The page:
Too Loud A Solitude – Bohumil Hrabal

For thirty-three years now I’ve been in wastepaper, and it’s my love story. For thirty-five years I’ve been compacting wastepaper and books, smearing myself with letters until I’ve come to look like my encyclopedias – and a good three tons of them I’ve compacted over the years

So begins Too Loud A Solitude, a slim novel by Czech author Bohumil Hrabal. The plot of the novel is rather simple; Hanta, an old man, has been operating a giant compactor for thirty-five years. He rescues rare books, which he reads and hoards in his house. Over the course of the story, one encounters two former girlfriends, his boss, former university professors who work in Prague’s sewer system and a host of other characters. Hanta, who drinks an incredibly amount of beer, has to face up to the end of his era in waste management as the youth of the Brigade of Socialist Labor and technological advances sound the death knell of his work.

Hrabal wrote Too Loud A Solitude during the communist era in former Czechoslovakia and therefore the book can be interpreted as a metaphor of the communist suppression of Czech culture during those time. However, this book is so much more than the already heavy issue of suppression. It is about how and where we find beauty when living the most mundane and, at times, the ugliest of existence. Hanta reads all the old masters, like Kant, Lao-Tse, Hegel, Satre, Socrates and Camus among others, quotes from them quite freely and fills his ugly and lonely life with, or rather compacts into his brain, the most beautiful and sublime thoughts and theories. The book is about the indestructibility of the written word, about the ephemeral yet infinite nature of thoughts. It is about the love of books.

“How much more beautiful it must have been in the days when the only place a thought could make its mark was the human brain and anybody wanting to squelch ideas had to compact human heads, but even that wouldn’t have helped because real thoughts come from outside and travel with us like the noodle soup we take to work; in other words, inquisitors burn books in vain. If a book has anything to say, it burns with a quiet laugh…”

But the book is also a tragic comedy and what is most striking about Hanta is the enormous gap between his dreams and his real existence. Hanta’s stream of consciousness veers often and seamlessly between crude subjects, such as shitting on skis, to the beauty of paintings and bindings on rare books. Hanta is really one of the most interesting characters that I’ve come across in all of my reading.  Too Loud A Solitude is a very powerful book. Hrabal employs a number of writing techniques including a touch of magical realism and the repetition of ideas and sentences to create this tour-de-force. It is a sad, witty, funny and moving story. A book that stays with you long after the reading is over. Highly recommended.  I will end with Hanta describing how he rescues books from the compactor:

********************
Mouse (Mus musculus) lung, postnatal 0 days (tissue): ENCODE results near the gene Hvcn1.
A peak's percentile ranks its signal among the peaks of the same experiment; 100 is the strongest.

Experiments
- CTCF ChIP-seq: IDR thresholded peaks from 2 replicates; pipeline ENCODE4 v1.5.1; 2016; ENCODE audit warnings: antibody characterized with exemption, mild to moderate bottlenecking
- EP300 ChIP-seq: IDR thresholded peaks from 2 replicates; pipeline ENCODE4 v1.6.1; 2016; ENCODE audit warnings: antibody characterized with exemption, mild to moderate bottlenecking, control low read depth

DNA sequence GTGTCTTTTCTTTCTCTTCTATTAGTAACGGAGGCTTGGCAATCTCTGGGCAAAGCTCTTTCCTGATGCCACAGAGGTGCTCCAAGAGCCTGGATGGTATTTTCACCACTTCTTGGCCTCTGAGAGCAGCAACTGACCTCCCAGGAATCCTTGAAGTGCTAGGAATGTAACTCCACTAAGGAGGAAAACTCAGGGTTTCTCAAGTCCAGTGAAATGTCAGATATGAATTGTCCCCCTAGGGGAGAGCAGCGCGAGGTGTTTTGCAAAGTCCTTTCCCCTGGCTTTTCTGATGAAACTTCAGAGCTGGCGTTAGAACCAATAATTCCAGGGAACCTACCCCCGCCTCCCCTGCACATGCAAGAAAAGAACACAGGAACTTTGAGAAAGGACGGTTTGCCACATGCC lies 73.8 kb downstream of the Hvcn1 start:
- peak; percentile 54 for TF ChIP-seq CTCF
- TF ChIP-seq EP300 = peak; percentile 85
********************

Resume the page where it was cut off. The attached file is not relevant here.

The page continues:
But just as a beautiful fish will occasionally sparkle in the water of a polluted river that runs through a stretch of factories, so in the flow of old paper the spine of a rare book will occasionally shine forth, and if for a moment I turn away, dazzled, I always turn back in time to rescue it, and after wiping it off on my apron, opening it wide, and breathing in its print, I glue my eyes to the text and read the first sentence like a Homeric prophecy…

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11 comments

  1. I’m not sure why this post from 2010 suddenly popped up for me in in Google Reader, but this sounds like a very interesting book! I’ve been reading Patrik Ouedník’s Case Closed and am about to (re)read The Metamorphosis, so the wonderful oddness of Czech fiction is on my mind.

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    • I was correcting and editing old posts and I guess the feeder sent it out. I have to be careful but see you found a new book! Too Loud a Solitude is one of my reads in Czech literature. I have not read Ouednik and will check the book out. Enjoy your reading in 2012.

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  2. i love this book. it haunts me though too. i spent a semester abroad in prague 8 years ago and took a czech lit class. i think fondly on the simple nature of some of the more profound themes of this book, specifically the beauty and wonder sought out by the human soul in all and any given conditions – a continual search for god i call it in whatever and wherever one finds oneself … i am haunted, as i said, for i find myself oft in a position doing mundane work or not doing much at all – and seeking out the beauty, god to help inspire and sustain me. It is food for the soul … except it is scary and disturbing to think of the darkness we at times live in and the lives of quiet desperation that is most of our human existance – or perhaps moreso in modern capitalism or communist society which are actually really similar in the post-industrialized era sense and the jobs and requirements that result.

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  3. I read I Served The King of England last year and wasn’t that impressed. It was OK, but the film of the same name was a big improvement (sign of a poor book!) This does sound intriguing, but I worry about my thoughts on his other book. As it’s short I’ll keep an eye out for it!

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    • Too Loud A Solitude is really short. I haven’t read I Served The King of England. I read his other novel, Closely Watched Trains some years back and liked it. Although, this book is my favorite. I’d love to hear your thoughts when you read it.

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